Library rules target homeless, say rights commissioners FWD

Tom Boland (
Sun, 24 May 1998 10:48:24 -0700 (PDT)
FWD  San Jose Mercury News - May 20, 1998



     By Deborah Kong - Mercury News Staff Writer

Palo Alto librarians may be doing more than hushing patrons if a draft list
of policies regulating public behavior in libraries -- including bans on
sleeping or sitting on furniture while wearing ``soiled'' clothing -- is

The draft was drawn up by a staff committee appointed by City Manager June
Fleming because ``facilities were at times being used in ways that
interfered with their intended missions and functions, resulting in
complaints from the public at large,'' according to a memo from Fleming to
the city's human relations commission. The committee focused on libraries
and will next turn to community centers and the civic center.

Library staff members have had problems with patrons who obstruct aisles,
monopolize materials and electronic equipment, eat food and make
intimidating comments to library staff, according to the memo.

But human relations commissioners who reviewed the proposal last week were
``not happy with the tone of the rules,'' said commissioner Eve Agiewich.
``They seemed to be targeting a certain segment of the population.''

Agiewich said she was particularly concerned about the rule banning
sleeping for all but children under 4, because her husband, who was
disabled, sometimes fell asleep at the library. The soiled-clothing
regulation seems ``odd and harsh,'' she said.

Commission Chairman Roy Blitzer said the group had a ``very productive
discussion. Our recommendation basically was to make (libraries) as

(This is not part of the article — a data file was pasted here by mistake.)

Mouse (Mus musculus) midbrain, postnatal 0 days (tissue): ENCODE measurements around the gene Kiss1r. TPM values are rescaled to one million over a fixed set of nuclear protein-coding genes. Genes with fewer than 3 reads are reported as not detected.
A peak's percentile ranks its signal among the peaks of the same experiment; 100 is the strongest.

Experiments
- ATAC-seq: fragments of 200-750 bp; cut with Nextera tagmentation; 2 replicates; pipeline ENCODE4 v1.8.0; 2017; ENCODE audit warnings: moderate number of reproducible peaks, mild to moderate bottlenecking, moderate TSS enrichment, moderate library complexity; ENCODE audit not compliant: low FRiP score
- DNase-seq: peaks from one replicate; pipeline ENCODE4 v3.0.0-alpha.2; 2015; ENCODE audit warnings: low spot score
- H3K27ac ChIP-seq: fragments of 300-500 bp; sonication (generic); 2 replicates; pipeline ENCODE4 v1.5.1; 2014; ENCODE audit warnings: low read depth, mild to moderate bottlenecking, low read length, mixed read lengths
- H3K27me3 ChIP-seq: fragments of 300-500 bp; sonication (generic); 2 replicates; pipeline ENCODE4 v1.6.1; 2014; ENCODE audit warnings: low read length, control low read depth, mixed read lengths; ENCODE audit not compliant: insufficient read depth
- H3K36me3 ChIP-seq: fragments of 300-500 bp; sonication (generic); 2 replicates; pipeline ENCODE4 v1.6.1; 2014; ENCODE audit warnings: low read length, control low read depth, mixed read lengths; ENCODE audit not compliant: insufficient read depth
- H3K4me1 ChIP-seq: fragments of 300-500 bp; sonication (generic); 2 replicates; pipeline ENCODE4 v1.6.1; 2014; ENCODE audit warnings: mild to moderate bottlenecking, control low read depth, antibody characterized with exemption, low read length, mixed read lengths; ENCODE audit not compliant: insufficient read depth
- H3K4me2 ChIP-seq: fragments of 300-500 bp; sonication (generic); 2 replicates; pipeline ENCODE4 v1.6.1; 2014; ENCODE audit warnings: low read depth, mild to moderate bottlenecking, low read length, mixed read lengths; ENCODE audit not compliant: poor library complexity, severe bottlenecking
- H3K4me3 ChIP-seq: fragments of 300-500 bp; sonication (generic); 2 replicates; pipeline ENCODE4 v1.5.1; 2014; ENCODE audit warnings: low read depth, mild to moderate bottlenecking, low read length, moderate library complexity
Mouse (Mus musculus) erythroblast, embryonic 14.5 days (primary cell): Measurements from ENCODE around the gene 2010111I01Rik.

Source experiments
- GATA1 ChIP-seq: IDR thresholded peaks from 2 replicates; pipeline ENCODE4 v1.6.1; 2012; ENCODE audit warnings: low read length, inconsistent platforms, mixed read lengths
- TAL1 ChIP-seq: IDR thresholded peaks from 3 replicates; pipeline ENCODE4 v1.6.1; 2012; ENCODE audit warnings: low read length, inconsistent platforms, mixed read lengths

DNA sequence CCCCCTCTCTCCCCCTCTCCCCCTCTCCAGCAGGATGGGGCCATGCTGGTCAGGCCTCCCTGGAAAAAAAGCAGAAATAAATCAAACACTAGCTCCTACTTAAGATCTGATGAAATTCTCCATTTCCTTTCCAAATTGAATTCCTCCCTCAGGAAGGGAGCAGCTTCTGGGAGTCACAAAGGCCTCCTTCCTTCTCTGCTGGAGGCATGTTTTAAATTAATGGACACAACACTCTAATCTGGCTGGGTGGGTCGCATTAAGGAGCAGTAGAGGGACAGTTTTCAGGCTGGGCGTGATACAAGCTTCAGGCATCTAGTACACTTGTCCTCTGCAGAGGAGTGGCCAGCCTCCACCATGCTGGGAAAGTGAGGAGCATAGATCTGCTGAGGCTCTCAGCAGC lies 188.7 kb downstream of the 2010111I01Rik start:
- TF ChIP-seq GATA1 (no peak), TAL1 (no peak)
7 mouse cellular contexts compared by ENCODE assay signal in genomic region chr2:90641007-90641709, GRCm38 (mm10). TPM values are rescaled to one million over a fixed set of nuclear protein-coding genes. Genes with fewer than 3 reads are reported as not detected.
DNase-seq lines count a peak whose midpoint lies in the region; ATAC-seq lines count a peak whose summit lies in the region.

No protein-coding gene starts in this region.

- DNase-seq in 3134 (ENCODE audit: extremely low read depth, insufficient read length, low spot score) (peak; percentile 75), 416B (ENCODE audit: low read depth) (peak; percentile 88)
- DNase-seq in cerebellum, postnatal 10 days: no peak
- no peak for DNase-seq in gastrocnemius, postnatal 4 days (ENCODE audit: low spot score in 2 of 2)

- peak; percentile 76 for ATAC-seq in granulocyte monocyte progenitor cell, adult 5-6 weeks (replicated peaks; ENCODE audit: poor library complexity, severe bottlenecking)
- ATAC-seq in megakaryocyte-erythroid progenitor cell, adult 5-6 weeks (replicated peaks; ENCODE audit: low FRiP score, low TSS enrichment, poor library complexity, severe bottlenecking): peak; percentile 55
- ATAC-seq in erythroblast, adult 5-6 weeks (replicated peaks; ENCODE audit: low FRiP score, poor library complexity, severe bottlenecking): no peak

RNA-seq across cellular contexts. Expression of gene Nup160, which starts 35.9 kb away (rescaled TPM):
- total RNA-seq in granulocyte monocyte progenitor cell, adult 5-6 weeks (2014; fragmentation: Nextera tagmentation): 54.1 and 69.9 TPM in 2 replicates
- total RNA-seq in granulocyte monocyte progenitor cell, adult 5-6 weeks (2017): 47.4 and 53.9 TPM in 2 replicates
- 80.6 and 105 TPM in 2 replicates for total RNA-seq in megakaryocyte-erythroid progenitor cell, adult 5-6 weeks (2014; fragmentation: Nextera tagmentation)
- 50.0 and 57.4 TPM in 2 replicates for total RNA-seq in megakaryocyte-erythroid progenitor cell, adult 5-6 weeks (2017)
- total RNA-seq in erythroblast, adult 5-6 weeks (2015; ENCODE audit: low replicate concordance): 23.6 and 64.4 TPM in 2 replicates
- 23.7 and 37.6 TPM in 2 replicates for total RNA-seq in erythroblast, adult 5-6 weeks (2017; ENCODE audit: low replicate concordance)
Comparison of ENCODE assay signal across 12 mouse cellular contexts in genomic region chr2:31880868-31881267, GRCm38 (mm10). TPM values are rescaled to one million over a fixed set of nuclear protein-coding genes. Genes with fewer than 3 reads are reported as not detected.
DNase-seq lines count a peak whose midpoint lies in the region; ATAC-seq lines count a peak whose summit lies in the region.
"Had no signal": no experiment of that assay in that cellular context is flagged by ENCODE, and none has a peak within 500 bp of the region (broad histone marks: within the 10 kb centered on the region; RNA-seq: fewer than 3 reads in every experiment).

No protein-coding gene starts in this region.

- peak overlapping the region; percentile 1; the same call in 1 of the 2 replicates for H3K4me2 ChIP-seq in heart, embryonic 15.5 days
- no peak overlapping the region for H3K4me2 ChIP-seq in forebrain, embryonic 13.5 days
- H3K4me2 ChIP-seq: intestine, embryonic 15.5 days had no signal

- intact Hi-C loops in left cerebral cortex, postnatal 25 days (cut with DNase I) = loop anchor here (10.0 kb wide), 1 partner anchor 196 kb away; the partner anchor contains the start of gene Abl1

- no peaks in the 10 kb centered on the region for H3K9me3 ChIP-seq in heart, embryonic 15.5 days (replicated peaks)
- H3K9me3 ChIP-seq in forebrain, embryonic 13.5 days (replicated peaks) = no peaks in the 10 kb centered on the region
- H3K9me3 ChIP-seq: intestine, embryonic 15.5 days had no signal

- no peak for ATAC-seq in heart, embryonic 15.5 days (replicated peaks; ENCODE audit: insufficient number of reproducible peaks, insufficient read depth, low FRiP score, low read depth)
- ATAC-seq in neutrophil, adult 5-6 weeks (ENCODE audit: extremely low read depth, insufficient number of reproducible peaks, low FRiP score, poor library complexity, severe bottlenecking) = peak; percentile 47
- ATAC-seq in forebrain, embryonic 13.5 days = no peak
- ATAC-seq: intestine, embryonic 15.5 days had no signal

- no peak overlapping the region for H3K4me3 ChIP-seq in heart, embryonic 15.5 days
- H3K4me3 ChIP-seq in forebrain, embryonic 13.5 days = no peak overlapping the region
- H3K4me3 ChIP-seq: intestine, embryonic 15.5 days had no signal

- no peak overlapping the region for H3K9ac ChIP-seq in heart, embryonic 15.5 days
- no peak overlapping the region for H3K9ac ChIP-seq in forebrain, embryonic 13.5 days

user-friendly . . . as possible,'' he said. ``We just wanted to be sure it
wasn't construed as singling out specific people or somehow giving a
negative message about who was wanted and who wasn't wanted.''

Audrey Seymour, senior executive assistant to Fleming, said the staff
worked with the city attorney to ensure the regulations don't infringe on
personal rights. The committee plans to incorporate the commission's
concerns and make changes to the draft, she said.

The city manager will then enact the regulations, and they will be filed in
the city clerk's office.

``I view the libraries as a welcoming place, really a neutral space where
we won't make a judgment about people,'' said Library Director Mary Jo
Levy. ``We're going to have some guidelines set up that say (you can't)
target this person.''

As for the no-sleeping rule, Levy said, ``we are not going to be around
just watching people like hawks and saying `no sleeping.' We are really
looking at people who stay here hour after hour and just lounge and sleep.''

The draft lists 18 examples of conduct that interferes with public access
to library services and could be grounds for removal, including:

Using restrooms for bathing, shaving, washing clothes or preparing food;

Soliciting funds from other patrons or staff;

Threatening staff or other patrons;

Posting election materials in improper areas;

Camping, running or riding skateboards on the premises;

Bringing an animal, bicycle or tricycle into the library.

``I would love to see it worked out so it was comfortable for everyone,''
said Mary Jean Place, president of the Friends of the Palo Alto Library
group. ``I'm not terribly big on making social rules personally, but not
everyone behaves as well as they might.''

And Daryl Ogden, executive director of a local homeless service group, said
the proposals sound legitimate. ``From a hygiene standpoint, from a
standpoint of children being in (the libraries), I think it all makes


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